Clarity, Cogency, Profundity

I recently acquired an iPod and have been breaking it in by listening to some lectures I downloaded from iTunes U. In the introduction to his lectures on History of Philosophy and Christian Thought, John Frame gives some reasons for studying Philosophy.

 

I love his first point, which suggests that studying philosophy can teach us to think with more clarity, cogency, and profundity. While studying philosophy certainly won’t guarantee an improvement in these areas, it is certainly a helpful piece of the puzzle. Thinking on the important questions of life lends itself to profundity and studying logic and argumentation should lead us towards cogency. Hopefully dealing with intricate and mentally challenging theories impresses upon us the importance of clarity.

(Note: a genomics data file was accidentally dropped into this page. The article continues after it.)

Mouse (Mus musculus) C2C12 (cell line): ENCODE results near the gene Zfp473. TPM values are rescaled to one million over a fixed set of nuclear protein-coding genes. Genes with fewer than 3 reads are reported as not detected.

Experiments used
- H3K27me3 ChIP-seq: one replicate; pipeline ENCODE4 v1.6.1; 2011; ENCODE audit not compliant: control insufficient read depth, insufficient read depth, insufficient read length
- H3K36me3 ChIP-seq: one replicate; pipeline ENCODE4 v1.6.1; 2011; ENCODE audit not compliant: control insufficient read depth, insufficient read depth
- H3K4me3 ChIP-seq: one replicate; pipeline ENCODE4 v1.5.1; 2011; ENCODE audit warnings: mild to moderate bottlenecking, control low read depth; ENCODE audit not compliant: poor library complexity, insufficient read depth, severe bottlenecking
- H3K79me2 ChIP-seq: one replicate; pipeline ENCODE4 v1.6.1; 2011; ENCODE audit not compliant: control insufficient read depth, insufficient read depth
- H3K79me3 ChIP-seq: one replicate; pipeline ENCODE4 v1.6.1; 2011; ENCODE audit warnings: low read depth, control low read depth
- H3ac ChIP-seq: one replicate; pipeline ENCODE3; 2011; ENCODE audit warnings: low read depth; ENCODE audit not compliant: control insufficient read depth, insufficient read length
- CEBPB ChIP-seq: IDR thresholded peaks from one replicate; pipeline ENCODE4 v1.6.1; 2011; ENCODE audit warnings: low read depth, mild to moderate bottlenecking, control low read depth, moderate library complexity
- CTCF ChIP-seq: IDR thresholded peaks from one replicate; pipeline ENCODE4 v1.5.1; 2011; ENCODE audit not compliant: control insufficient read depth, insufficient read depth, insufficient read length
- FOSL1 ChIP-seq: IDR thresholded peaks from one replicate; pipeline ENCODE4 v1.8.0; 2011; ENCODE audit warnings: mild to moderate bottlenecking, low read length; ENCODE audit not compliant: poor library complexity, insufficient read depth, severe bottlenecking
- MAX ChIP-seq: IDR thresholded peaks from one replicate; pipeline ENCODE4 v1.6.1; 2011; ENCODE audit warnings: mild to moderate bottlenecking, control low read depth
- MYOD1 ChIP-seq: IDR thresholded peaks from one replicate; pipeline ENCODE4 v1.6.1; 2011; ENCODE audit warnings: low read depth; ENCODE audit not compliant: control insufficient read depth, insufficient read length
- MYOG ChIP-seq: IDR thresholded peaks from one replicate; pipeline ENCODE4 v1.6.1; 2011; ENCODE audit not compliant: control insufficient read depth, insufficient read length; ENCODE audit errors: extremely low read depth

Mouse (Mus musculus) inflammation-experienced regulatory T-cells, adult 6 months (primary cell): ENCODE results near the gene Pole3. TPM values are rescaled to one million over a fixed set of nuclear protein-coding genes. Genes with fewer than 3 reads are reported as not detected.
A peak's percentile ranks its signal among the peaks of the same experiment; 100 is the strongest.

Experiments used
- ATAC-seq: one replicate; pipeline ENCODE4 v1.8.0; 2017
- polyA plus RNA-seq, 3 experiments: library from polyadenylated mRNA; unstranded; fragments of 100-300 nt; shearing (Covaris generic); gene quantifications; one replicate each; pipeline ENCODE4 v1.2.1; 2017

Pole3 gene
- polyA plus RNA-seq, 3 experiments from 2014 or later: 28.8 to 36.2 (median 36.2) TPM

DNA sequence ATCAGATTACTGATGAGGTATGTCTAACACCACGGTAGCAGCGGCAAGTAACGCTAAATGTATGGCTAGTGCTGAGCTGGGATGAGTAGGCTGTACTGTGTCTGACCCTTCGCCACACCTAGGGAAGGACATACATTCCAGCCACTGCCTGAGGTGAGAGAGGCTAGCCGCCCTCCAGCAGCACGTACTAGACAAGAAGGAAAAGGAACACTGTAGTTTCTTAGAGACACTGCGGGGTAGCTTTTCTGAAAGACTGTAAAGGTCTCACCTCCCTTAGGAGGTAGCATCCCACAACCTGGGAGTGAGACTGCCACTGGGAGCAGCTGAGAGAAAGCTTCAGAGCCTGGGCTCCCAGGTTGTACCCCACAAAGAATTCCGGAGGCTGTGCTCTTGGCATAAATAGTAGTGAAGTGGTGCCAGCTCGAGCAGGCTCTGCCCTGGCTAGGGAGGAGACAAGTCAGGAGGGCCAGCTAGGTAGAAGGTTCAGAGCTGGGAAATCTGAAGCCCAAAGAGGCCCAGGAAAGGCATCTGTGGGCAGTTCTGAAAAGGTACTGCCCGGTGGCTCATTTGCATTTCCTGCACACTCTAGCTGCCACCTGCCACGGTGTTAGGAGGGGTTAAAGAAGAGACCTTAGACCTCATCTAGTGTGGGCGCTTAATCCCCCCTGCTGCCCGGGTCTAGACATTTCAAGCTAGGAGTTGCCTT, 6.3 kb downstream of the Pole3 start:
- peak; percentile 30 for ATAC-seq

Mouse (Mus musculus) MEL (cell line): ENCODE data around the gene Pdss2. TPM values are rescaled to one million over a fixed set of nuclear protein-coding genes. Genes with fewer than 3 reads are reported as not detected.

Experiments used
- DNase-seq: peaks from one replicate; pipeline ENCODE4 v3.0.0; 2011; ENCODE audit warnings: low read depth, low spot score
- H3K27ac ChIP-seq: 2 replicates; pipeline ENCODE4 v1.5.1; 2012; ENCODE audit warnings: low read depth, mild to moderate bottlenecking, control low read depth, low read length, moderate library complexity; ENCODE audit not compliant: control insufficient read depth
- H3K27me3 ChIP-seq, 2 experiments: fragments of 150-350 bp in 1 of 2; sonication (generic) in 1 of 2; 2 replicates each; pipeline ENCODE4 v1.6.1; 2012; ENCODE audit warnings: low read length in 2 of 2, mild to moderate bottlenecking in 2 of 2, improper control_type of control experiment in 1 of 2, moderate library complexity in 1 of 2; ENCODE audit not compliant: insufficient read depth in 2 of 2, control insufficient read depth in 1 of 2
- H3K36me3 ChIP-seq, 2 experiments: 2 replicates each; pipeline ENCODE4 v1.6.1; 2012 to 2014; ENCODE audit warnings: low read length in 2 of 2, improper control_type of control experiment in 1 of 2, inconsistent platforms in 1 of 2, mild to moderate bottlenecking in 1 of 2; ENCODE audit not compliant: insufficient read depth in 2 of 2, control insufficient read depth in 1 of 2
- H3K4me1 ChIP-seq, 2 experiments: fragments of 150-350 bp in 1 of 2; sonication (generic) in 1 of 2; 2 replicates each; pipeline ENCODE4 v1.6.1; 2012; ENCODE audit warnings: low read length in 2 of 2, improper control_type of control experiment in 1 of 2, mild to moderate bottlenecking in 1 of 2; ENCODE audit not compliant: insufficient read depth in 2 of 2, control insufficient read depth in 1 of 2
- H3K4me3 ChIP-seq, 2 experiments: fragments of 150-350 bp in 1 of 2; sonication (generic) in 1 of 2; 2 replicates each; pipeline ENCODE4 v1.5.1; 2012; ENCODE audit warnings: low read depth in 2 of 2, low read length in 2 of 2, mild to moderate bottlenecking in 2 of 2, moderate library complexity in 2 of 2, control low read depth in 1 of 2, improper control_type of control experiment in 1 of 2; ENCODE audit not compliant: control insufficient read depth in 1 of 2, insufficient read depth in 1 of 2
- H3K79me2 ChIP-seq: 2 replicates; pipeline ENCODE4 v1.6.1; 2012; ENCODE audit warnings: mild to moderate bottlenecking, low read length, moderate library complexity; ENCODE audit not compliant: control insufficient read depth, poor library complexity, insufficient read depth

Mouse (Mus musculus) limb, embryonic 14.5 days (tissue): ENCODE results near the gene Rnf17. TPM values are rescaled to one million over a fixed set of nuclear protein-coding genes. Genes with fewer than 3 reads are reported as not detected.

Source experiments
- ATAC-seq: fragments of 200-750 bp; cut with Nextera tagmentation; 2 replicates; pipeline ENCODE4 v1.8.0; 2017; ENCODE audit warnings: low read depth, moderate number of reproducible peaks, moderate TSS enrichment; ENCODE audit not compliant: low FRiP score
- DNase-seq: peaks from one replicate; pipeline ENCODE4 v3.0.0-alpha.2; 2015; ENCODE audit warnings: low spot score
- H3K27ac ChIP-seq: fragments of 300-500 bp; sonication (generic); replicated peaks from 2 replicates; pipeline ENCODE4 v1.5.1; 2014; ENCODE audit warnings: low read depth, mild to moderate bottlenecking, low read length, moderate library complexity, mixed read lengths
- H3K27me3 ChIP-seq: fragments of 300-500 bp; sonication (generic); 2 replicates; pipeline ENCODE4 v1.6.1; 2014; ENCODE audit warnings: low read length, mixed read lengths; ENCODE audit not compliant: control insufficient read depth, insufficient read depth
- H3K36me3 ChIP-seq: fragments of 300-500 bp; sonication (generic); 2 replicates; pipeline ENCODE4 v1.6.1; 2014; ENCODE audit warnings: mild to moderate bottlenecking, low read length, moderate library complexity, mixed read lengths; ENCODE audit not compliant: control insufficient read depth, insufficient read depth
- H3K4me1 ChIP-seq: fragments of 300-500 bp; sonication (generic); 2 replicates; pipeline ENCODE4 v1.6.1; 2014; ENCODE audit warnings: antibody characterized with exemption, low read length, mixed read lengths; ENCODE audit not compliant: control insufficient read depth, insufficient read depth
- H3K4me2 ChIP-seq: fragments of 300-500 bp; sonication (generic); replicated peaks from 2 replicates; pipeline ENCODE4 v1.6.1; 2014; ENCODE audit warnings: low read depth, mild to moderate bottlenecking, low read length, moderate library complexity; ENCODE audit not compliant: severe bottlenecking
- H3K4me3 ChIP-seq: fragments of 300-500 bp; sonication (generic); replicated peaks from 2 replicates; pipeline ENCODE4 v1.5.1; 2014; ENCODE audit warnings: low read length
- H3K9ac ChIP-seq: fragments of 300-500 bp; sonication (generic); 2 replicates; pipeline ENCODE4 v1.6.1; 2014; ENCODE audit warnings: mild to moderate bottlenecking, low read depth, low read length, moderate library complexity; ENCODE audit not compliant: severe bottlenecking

Clarity, cogency and profundity are excellent goals to strive for, not only in thought, but in the communication of those thoughts, whether in writing, teaching, or preaching. I hope that in all of my studies, not just philosophy, my thoughts will be stretched and prodded into a more clear, cogent, and profound shape.

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